First of all, companies cannot live without a shareholder, even if it is public, except to consider that, in the absence of equity, the company is financed by bank debts or repayable advances, which means the same thing: the company depends on external financing to ensure its development, because its profits are in general insufficient to allow it in all independence. A small business may have just one shareholder, the founder, while a public company may have thousands of individual and institutional shareholders, such as pension funds, hedge fund or mutual fund companies. Shareholders are regularly pointed out for their willingness to influence, to their advantage, the management of companies. We will try to see through which channels they manage to influence the strategy of firms.  Shareholders are trying to influence corporate strategy in their favor. The most spectacular events are the restructuring or dismissal of the stock market whose sole purpose is to maximize \”shareholder value\” and share price on the stock market, sometimes to the detriment of the industrial development of the company. However, these decisions, although strongly encouraged by some shareholders, are the result of decisions made ultimately by the board of directors. We will try to see by what means the shareholders, more particularly the \”institutional investors\”, manage to make the management decisions tilt in the direction of their interests.  Share ownership of multinationals is made up of public actors, individuals, families, companies or financial institutions. These are also called \”institutional investors\”. Shareholders do not form a homogeneous group. There are two types of profiles: active and passive shareholders. Passive shareholders are not involved in the management of the business and are only interested in short-term returns. Here, the shareholder is only a portfolio manager trading in securities. Active shareholders try to influence the management of the company, to change its organization. Several determinants are proposed to explain the behavior of investors. In theory, a shareholder will be active or passive depending on his investment horizon (his intention to hold shares in the more or less long term), the share held (the greater the participation, the more the shareholder will be active) and the type of relationship maintained (supplier, insurer, banker, etc.) with the company. The most direct way for a shareholder to influence the decisions of a company is to take control of it and / or to invite itself to its management. The extreme case is stock market raids. A stock market raid refers to a set of financial and stock market transactions (takeover bids, exchange offers, etc.) aimed at taking control of a company, in a hostile way, via the financial markets. Investment fund managers owe their notoriety to stock market raids; like Carl Icahn or Nelson Peltz in the United States. Stock market raids are unfriendly operations that do not have the approval of the board of directors. The raider tries to take control of the company to reorganize (restructuring, sale by apartment …) in order to gain an added value thereafter. Another way for a shareholder to intervene in the management of the company is to interfere in the board of directors. In France, Vincent Bolloré has for example been able to become Chairman of the Supervisory Board of the Vivendi Group by being the largest shareholder with only 5.04% of the capital at the time of his appointment in 2014. These cases are rather an exception and are the made of companies with a widely dispersed shareholding, that is to say without a reference shareholder. A shareholder may try to influence the strategy by making contact and dialogue with the management team, by means of letters or direct meetings, informal or not. These meetings are usually the privilege of important shareholders. They try to influence the strategy of the group in the interest of their interests: to increase the stock market price, split different activities of the company or refocus on the core business, acquire or merge with a competitor, get into profitable new business sectors, etc. However, the main channel by which institutional shareholders may influence the actions of a company is related to the vote in general meeting. Shareholders who have not obtained satisfaction in direct meetings with the managers will be able to express themselves on this occasion, as well as those who do not have direct access to management. Each year, at the time of the general meeting of shareholders, a certain number of decisions must be legally put to the vote. The meeting reads the management report, approves (or not) the accounts of the company, decides on the allocation of the result and gives discharge to the directors of the company. The voting right depends on the number of shares held. The meeting sets the remuneration of the officers and directors and confirms those awarded for the past year. It appoints and dismisses the officers and directors. The setting of executive compensation is central to the shareholder strategy to guide corporate policy. Linking executive compensation over the course of the stock market, to short-term results, to offer part of the remuneration in action are measures that can be decided by the assembly to align the interests of the directors on those of shareholders. The assignment of results is also a prerogative of the general meeting. The board of directors submits a profit allocation proposal to shareholders, workers and the company. This must be approved by the general meeting. In case of refusal, the management body must review its copy and submit another proposal based on the remarks made at the meeting. Shareholders dissatisfied with the policy may take this opportunity to oppose certain measures or to sanction the management by refusing to vote the remuneration or by dismissing the director or a director. The general meeting can therefore be a place of confrontation between shareholders and management.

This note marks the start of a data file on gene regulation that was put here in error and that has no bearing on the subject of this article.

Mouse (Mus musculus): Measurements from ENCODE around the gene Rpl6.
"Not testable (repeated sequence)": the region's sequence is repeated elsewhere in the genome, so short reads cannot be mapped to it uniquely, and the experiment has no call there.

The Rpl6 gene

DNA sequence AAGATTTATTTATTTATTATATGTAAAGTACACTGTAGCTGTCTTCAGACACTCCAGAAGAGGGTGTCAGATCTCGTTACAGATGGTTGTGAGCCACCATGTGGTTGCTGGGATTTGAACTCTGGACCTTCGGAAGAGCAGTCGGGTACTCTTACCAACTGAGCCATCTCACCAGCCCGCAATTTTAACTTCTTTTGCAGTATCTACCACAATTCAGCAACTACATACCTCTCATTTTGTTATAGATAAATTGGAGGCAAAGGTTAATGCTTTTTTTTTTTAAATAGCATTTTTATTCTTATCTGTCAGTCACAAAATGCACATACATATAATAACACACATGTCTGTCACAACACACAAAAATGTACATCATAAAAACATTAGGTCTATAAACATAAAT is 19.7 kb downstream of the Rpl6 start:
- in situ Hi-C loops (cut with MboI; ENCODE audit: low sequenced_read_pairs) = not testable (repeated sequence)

Finally, the meeting can decide on own share buybacks. A company can indeed buy back its own shares in order to raise the price. If the company buys its own shares, there are fewer shares available on the market. Their price will therefore increase. This type of measure, which is similar to the destruction of capital, is often a signal to shareholders, who see their securities appreciate artificially.    Shareholders may also exert indirect pressure on management. It involves financial communication and the assessments of financial analysts who act as signals sent to management and in the interest of the shareholder. Stock market law plays a decisive role in setting the standards of transparency that listed companies and investors must follow when trading securities. In addition, a group of agents, the gatekeepers, must ensure that investors are well informed: in the foreground, there are audit firms, responsible for certifying the accounts of companies, and financial analysts, responsible for advising investors on the advisability of selling or buying particular securities. It is hoped that prices will properly inform investors about the intrinsic value of companies. \” Auditors, analysts, and rating agencies have indeed been propelled \”guarantors\” of the good information of the stock market. They influence investors\’ decisions by providing advice on buying or selling securities. But analysts also have an influence on the management of companies. As several studies suggest, long-term investment decisions, investing in R & D, or the ability to innovate for a business seem to diminish as the number of financial analysts who follow the firm increases. By publishing recommendations or ratings, it is the management of companies that is evaluated by the financial analysts, and through it its managers. The safeguards of finance thus allow an influence on the strategies and organizational policies of companies by the publication of financial indicators – such as the Economic Value Aded – which ultimately reflect more the ability of the firm to create shareholder value than its real health in the medium-long term. Thus, the mode of influence of institutional shareholders could be described as \”solicitation-delegation\” insofar as the principle of delegation is maintained. In fact, the institutional shareholders do not claim to manage directors instead and maintain the division of tasks, but they constantly request the latter by communicating their own analysis of the situation. Without formally imposing, they indicate to the leaders strategic and organizational orientations that seem acceptable to them. Rather than a power of injunction, this is a power of suggestion. Shareholders therefore have a wide range of tools at their disposal. The majority of them are not directly involved in business management, and prefer to \”vote with their feet\” in the event of disagreement with management. The shareholder sells or threatens to sell his shares. A threat that targets the company leader: in fact, in the event of a massive sale of shares, the stock market price may decrease, which increases the probability of a buyout of the company (since its market value has decreases). When buying a business, the management team is almost always replaced. The vote with the feet is therefore a signal sent to the management so that it modifies its strategy.